45. Jean says:

    So did you make it to the Rangers game? (Yesterday’s post) Inquiring minds want to know

  46. Shevy says:

    As much as I agree that Trent overstated a worst case scenario when he estimated how long it would take him to handle each DVD, I think he may also have misrepresented how much money he could reasonably hope to get for each one so maybe that’s a wash.

    As for me, I have items I’ve wanted to put on eBay for well over a year and they’re still sitting here, not making me any money. I’d be far better off to take them somewhere, assuming that there was some place that would buy them outright or sell them on consignment (these are collectables and other miscellaneous kinds of items as opposed to straightforward DVDs).

    If I continue to wait until I overcome the inertia and do all the things I have to do in order to be able to list them, I could be waiting a long, long time. Every one of those steps (learning how to use eBay, opening a PayPal account, taking pictures, uploading them, ad infinitum) is overwhelming to me and the promise of money at the end really doesn’t cut it.

  47. Leslie says:

    Totally agree with Dee in #33. The value of time argument is valid in many ways but it drives me crazy when people say things like “I paid someone to do xyz because I can make more per hour doing my work so it is cheaper to pay someone else to do it”. Last time I checked, no one works all the time so the chances are that at least some of the time (a lot of the time?) that is just a rationalization to pay someone to do something that you don’t want to do. Nothing wrong with paying people to do jobs that you find distasteful but this particular rationalization is often not valid.

  48. Kris says:

    For your time vs money argument to really hold any water, you would have to assume you had something more productive to do with the time you saved. Using your ebay example, if you had something that was going to make you or save you more than $13.40 an hour during that 66 hours then I would agree with you. However, if you were less productive then you cost yourself money. If you decided to watch some reality crap tv during that 66 hours, then you just paid $13.40 an hour to watch it.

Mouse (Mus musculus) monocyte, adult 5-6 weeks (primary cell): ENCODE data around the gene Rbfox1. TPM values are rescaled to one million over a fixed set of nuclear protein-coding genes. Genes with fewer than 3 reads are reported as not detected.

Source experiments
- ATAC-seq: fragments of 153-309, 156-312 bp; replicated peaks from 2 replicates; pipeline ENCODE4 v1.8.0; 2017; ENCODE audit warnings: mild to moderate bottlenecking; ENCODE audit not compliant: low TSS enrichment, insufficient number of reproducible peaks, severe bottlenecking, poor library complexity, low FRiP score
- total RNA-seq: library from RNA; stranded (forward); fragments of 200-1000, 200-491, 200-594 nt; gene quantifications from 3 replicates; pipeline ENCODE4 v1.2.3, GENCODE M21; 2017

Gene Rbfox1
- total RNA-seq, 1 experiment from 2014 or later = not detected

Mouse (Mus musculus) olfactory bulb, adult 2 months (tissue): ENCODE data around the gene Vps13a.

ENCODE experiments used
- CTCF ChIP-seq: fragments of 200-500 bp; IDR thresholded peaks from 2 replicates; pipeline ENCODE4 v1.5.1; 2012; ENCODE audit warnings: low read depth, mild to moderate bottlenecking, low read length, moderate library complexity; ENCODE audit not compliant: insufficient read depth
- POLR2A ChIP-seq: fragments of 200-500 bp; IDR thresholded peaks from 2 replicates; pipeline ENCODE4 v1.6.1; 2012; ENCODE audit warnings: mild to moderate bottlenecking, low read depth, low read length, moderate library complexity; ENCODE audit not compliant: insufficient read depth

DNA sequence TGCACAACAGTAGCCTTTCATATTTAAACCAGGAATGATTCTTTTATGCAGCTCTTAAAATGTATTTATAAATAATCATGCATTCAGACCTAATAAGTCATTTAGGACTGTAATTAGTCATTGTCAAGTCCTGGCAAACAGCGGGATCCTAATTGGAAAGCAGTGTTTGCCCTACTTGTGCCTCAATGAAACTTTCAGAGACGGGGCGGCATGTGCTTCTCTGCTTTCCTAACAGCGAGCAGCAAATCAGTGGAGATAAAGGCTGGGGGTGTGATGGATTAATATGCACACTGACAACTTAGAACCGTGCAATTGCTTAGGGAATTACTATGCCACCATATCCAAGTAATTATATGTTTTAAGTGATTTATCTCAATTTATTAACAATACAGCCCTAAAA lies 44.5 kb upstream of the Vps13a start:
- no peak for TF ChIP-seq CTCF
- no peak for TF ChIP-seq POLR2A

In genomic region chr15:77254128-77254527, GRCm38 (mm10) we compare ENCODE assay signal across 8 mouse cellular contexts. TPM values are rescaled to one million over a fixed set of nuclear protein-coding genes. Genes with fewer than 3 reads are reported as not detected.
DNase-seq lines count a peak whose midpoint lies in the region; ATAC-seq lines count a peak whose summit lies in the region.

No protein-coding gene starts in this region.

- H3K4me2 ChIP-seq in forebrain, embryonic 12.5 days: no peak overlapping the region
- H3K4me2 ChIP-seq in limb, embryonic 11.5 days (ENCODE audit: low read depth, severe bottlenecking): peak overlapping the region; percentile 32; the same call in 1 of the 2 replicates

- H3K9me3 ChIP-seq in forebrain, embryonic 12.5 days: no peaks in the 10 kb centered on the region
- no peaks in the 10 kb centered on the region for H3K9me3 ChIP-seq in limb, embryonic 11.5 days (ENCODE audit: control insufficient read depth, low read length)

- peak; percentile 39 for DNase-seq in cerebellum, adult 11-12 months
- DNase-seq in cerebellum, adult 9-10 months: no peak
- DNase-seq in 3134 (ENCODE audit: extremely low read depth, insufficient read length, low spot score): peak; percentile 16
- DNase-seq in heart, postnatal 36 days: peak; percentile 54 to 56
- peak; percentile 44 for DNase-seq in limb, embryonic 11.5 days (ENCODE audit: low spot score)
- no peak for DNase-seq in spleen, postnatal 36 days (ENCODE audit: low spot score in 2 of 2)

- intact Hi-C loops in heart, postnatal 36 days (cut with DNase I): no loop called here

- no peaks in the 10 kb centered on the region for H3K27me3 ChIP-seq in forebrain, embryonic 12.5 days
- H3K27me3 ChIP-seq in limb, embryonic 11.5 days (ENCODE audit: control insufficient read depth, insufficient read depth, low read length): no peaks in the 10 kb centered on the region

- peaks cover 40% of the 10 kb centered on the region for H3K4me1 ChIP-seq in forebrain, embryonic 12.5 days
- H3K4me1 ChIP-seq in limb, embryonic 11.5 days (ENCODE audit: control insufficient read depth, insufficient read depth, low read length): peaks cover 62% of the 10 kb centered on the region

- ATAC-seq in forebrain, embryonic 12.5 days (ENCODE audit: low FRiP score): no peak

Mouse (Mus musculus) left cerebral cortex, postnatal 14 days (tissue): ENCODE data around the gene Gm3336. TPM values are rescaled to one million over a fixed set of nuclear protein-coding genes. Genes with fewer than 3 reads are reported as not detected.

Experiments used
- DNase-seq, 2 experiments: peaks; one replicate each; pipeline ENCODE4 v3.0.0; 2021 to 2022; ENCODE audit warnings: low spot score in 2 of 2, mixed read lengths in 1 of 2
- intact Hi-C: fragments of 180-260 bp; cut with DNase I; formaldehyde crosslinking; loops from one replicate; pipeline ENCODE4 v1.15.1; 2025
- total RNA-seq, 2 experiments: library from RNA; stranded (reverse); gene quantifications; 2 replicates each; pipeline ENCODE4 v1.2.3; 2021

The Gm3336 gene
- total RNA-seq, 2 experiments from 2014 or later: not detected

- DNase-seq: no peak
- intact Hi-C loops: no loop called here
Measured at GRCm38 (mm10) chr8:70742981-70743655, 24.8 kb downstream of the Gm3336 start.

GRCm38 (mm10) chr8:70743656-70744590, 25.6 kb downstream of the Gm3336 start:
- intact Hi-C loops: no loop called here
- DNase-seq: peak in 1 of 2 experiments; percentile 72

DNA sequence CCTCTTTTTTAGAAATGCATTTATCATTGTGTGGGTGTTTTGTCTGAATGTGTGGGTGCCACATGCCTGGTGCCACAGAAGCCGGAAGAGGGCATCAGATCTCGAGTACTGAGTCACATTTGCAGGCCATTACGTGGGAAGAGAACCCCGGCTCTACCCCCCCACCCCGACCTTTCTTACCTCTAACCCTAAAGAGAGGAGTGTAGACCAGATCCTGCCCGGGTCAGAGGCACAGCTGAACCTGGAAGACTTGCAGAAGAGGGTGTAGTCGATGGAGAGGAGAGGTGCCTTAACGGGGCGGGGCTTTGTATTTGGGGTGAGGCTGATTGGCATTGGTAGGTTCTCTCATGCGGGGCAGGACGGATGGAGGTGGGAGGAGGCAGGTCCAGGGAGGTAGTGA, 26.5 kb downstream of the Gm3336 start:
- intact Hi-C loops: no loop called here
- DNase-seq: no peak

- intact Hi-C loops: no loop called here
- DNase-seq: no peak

I do understand your point, but it does depend on productivity and actually having something more productive to do. I often find people who use the time vs money argument are doing so to justify laziness.

  49. SmartSecurityPeople.com says:

    I read your article and quickly identified with it because I have a father-in-law that chooses to go the route of selling every CD and DVD individually on eBay. I never understood it because it takes him a lot of time to recoup very little revenue.

    However, what I realized is that he considers it a hobby and he really enjoys the transactions and the communication with customers from all across the world. To him, it is more than the revenue, it is the sense of purpose that he gets from doing it.

    Oh Yeah… I forgot to add that he scours garage sales and thrift shops for the best “values” on used CD’s and DVD’s that he believes are under priced and could get him a buck or two on eBay. What can I say.. he loves what he does.

  50. SteveJ says:

    I think the time vs money argument is usually an attempt to sound logical and simplify a complicated situation. No matter how you spin it, you’re saying I find this activity to be worth more of my time than another. So you could look at it as my time is worth $30/hr, or that activity could be replaced with reading a book to a child, playing the new video game, or reading the simple dollar. In short, we’re trying to put a value on our time and money is a simple metaphor. I could equate everything to how many bricks I could lay in that time, but money seems to be a tad more universal. Writing this comment was worth less than one brick.

  51. Jeremy says:

    It’s impossible to be productive for 16 hours a day. So, you might as well do something that will make you a bit of money in your down-time (rather than watching TV).

  52. almost there says: